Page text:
Prison Abolition is a Queer Issue

Luce Howell reflects on their personal experience of being a filmmaker centering their work around sexual violence, and begins to build the case for why prison abolition should be at the centre of radical queer activism.

Advocating Zealously is my first independent film; it also started my journey toward abolition.  The film details accounts of the various procedures and mechanisms that are undertaken by survivors of rape and sexual violence after formally reporting. From descriptions of restless waiting rooms to the negligence of lawyers, three different perspectives guide the audience through a conversation around how, ultimately, the justice system is systematically failing. Prison abolition seeks to reduce or eliminate the incarceration system as a response to societal harm. It is a movement that I believe is in total symbiosis with survivors of sexual violence, and one that ensures queer liberation for all, not just for some. 

I am a survivor of childhood sexual abuse, physical assault and domestic violence. I grew up in a household where addiction, poverty and mental health issues were present – this means I have had multiple encounters with police interventions throughout my life. My experiences lead to me quickly learning how the police and state are instruments of violence, despite being recognised as the protectors of society. When I was physically assaulted at age eleven, I vaguely remember a conversation with a social worker who was involved in working with me and the perpetrator directly, urging my mother and I not to pursue a charge that would end in a prison sentence. As an eleven-year-old, my understanding of the criminal justice system is not the one I harbour now, but I still whole-heartedly agreed. I wrote in my victim statement that I forgave him and was sent a list of community organisations and programmes where my perpetrator would subsequently be sent to work after our court hearing – and was told to pick one. I never thought too much about it, but I remember the way the social worker said I had no idea how much I had saved this young person’s life. Now I understand why they told me this.  The prison system and punitive, carceral thinking, are both forms of severe violence that seek to further cycles of harm, rather than eliminate it.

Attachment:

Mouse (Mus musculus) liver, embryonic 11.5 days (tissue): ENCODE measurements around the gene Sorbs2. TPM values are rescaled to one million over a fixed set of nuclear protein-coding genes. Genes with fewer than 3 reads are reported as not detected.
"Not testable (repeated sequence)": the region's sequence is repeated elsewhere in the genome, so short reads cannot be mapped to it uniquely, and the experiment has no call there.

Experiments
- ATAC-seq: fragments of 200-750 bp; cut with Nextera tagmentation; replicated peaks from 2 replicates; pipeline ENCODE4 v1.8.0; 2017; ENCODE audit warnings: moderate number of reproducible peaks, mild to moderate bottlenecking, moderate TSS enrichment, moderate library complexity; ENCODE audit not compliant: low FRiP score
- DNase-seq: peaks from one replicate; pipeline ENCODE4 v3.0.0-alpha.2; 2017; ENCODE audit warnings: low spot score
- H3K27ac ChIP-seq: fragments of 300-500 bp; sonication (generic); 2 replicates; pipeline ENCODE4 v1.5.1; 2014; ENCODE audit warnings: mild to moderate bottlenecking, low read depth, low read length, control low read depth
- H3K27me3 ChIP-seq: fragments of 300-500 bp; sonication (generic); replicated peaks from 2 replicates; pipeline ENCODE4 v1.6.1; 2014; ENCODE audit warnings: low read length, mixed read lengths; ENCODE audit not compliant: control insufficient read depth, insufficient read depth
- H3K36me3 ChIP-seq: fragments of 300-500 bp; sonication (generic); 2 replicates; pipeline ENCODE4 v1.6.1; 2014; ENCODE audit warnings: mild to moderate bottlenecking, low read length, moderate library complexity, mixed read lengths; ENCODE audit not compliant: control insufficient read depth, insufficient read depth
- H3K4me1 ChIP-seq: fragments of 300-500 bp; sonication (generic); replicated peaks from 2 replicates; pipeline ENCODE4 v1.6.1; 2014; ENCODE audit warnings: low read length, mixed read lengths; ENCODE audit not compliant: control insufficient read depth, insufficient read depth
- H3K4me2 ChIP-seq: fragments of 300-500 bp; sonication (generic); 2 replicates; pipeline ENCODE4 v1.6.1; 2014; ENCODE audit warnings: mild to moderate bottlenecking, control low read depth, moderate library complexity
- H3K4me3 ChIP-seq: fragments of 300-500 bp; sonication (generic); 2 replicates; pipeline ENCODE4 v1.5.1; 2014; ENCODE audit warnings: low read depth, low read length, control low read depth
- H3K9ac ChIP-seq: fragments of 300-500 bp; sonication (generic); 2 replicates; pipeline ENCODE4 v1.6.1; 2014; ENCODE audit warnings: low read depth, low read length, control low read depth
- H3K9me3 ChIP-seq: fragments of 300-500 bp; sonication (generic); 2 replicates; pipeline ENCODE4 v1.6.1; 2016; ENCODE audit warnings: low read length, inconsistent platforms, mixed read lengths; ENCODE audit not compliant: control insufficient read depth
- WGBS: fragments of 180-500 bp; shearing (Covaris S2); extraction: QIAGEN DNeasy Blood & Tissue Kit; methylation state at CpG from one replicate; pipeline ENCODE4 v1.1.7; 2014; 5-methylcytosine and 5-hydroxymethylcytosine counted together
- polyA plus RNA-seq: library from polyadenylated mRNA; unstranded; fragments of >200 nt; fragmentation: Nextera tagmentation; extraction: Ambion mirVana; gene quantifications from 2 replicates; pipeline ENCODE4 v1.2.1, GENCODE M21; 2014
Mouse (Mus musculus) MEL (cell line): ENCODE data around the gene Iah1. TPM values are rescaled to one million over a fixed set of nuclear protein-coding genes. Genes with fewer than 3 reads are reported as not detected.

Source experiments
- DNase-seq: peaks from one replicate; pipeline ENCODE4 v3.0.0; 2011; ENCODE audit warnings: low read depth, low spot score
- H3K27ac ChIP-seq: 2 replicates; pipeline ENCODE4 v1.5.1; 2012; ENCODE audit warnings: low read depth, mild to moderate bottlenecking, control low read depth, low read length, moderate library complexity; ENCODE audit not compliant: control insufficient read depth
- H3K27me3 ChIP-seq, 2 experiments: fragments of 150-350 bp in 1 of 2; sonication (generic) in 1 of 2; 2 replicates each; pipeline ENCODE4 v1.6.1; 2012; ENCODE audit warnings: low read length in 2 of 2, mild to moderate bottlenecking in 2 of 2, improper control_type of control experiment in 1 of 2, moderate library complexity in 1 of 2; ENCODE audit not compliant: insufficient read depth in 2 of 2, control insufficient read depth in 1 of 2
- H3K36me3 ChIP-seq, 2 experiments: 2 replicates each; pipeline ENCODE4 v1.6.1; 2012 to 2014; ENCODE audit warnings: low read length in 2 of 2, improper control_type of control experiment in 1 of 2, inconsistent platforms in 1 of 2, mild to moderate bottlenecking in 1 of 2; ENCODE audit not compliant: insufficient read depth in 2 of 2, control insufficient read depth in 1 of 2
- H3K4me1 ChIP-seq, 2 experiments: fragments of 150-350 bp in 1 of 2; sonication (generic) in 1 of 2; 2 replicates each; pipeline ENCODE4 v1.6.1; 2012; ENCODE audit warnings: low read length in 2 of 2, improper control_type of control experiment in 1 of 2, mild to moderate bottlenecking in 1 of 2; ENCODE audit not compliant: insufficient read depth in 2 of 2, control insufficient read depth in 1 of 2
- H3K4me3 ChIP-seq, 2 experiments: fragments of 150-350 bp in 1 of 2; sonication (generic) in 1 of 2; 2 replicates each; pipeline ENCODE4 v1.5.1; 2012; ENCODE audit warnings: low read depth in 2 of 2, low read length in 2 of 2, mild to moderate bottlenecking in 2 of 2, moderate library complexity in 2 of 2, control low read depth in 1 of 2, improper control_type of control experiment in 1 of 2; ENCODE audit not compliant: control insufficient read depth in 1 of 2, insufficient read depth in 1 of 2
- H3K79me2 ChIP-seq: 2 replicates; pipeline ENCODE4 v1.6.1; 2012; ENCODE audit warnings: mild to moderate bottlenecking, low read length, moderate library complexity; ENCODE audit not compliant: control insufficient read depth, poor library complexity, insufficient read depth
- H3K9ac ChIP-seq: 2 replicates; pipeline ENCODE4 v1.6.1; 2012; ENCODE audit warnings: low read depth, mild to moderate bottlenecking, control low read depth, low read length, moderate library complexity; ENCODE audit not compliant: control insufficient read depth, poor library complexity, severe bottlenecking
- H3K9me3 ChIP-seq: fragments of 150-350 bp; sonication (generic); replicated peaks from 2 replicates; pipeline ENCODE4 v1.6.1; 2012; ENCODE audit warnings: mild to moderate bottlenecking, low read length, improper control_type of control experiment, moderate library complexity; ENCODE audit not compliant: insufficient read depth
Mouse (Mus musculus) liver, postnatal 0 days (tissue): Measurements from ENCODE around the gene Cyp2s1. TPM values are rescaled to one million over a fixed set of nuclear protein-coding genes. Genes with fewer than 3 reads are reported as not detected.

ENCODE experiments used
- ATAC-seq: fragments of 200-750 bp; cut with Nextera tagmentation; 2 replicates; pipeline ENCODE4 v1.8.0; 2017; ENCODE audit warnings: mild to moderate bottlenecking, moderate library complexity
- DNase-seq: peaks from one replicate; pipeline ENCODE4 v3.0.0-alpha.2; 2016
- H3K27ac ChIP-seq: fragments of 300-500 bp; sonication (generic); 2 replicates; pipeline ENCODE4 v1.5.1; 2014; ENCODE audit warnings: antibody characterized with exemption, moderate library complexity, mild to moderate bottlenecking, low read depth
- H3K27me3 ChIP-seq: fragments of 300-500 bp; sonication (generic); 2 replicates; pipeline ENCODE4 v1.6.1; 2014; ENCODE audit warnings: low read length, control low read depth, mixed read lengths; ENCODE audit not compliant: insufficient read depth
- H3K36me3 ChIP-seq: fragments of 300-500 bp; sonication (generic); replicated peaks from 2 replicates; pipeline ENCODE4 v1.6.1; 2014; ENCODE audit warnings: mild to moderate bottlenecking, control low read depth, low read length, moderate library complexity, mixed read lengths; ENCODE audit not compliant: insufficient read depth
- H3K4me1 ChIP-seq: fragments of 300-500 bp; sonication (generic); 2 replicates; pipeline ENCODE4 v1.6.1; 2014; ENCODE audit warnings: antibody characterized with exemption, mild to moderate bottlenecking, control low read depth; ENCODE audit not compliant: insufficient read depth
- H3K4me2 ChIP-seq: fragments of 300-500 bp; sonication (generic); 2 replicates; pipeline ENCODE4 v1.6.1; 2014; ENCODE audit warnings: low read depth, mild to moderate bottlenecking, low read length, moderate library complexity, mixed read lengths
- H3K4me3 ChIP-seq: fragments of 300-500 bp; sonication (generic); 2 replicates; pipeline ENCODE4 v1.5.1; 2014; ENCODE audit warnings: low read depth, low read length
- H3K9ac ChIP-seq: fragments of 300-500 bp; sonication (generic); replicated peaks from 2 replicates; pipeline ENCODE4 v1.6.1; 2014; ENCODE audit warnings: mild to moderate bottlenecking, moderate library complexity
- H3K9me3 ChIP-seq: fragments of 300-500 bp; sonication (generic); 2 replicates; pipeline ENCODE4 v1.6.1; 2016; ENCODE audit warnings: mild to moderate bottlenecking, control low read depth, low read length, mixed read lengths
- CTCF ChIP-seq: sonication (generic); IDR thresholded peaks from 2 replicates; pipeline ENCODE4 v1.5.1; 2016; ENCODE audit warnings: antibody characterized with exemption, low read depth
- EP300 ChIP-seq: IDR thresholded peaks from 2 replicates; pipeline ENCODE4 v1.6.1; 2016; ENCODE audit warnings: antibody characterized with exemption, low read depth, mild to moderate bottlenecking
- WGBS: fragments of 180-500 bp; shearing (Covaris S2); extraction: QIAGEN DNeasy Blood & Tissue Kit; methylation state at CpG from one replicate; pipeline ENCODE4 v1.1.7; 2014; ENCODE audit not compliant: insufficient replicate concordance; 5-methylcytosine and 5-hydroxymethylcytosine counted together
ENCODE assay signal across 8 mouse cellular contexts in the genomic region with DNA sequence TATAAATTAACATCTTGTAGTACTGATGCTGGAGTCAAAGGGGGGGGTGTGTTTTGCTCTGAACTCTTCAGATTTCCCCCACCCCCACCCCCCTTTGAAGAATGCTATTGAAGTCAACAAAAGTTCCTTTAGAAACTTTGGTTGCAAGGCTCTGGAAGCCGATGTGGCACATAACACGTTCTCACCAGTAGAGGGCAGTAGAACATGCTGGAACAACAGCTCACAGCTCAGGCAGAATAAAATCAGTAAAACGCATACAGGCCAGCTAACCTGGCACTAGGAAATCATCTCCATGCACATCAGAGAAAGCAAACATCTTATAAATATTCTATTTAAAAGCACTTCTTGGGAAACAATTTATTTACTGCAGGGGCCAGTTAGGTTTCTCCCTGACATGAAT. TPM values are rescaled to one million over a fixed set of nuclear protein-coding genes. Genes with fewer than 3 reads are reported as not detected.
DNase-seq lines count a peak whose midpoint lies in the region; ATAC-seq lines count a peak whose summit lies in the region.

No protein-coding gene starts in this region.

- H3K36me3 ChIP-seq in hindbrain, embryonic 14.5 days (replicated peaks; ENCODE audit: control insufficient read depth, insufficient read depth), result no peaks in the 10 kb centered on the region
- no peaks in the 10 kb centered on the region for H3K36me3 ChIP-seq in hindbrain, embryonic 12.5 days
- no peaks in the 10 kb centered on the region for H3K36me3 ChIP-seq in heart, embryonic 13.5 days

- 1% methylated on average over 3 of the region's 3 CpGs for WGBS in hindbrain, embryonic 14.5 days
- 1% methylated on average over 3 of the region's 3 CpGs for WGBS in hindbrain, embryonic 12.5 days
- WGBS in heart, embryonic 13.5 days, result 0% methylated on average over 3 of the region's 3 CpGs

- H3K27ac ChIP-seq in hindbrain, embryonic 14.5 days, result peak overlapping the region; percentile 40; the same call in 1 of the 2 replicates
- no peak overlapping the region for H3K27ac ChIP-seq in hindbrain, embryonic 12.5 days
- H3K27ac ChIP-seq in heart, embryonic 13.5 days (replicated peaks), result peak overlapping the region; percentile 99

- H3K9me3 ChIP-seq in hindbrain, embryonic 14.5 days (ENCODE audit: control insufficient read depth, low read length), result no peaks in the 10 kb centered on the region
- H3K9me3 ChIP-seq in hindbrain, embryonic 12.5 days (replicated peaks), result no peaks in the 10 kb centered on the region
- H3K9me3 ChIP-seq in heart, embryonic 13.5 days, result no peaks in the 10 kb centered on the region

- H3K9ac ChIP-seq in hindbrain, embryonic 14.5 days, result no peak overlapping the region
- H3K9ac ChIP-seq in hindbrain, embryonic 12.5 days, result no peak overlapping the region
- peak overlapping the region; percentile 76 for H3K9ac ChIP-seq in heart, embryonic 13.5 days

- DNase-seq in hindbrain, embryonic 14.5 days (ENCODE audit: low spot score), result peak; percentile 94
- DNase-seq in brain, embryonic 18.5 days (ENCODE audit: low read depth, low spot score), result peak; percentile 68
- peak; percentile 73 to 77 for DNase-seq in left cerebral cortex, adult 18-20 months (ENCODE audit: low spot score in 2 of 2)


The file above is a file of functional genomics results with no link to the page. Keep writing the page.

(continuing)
Jails and prisons are often traumatising, dangerous places and this is especially true for LGBTQ and gender non-conforming people. Being LGBTQ and in jail or prison can lead to so many human rights violations: daily humiliation, physical and sexual abuse,  the fear that it will only get worse if you complain to the staff in these institutions, or the harsh reality that the staff are the ones enacting this abuse. Many LGBTQ people are placed in solitary confinement for months or years, simply for their queer and trans identities. Despite being disproportionately overrepresented within the criminal justice system, LGBTQ prisoners and their physical, psychological and social health needs continue to be ‘hidden’ and ‘overlooked’. 

“Despite being disproportionately overrepresented within the criminal justice system, LGBTQ prisoners and their physical, psychological and social health needs continue to be ‘hidden’ and ‘overlooked’.”

Many people who believe in prison abolition will tell you that their most asked question is ‘’What about the rapists?’’. It is a fair question to ask, how we respond to those who have committed sexual violence, but it is also imperative to know that the current system is not currently doing that. Research by the ministry of justice found an average of 473,000 men and women are victims of sexual offences, including flashing and groping, each year. But only 54,000 cases are reported to police and from that pool, a mere 5,620 offenders are convicted. The rates for conviction are staggeringly low.  The experience of the court for those who have reported, can be just as traumatising as the initial events. 

Growing up, I made a promise to myself I would take what happened to me to the grave. I didn’t believe there was a viable form of justice and feared what so many CSA survivors fear: not being believed. When I attended court for the second time at age nineteen, the fear that was so poignant in my early childhood was not only confirmed, but threatening to my wellbeing. Before I was escorted to the stand, I was told ‘’It will be just like going to the dentist: you know, uncomfortable, but it won’t last long’’. It was not like a dental check-up. It was like feeling all your teeth being pulled from your mouth individually. I was questioned aggressively and called a liar. The defence barrister took pauses in between his statements and stared at me. I was briefed beforehand that this would happen, as a purposeful act to try and confuse me. I would later learn that this is called advocating zealously. Zealous advocacy is supposedly doing everything reasonable, within a lawyer’s means, to help a client achieve their goals. This comes at the legal ability to re-traumatise and terrorise survivors of abuse who take to the stand. 

Growing up, I didn’t believe in possible forms of justice. For a long time in my early adult life I still didn’t. Now, I do. I believe a better world is possible. This can be created by defunding police forces and focusing and reinvesting the money into community lead initiatives such as youth services, mental health and social care, education, jobs and housing. These are key services which are dedicated to supporting the most vulnerable before they encounter the criminal justice system. This would mean not just dealing with the symptoms of crime in areas, but dealing with the causes. It may not be a solution to how we end cycles of harm, but it’s at least a start.

Luce Howell’s poem ‘Wig Rust’ grapples with the traumatising performativity that CSA survivors endure within the courts system. Click here to watch.

Tags: , , , , ,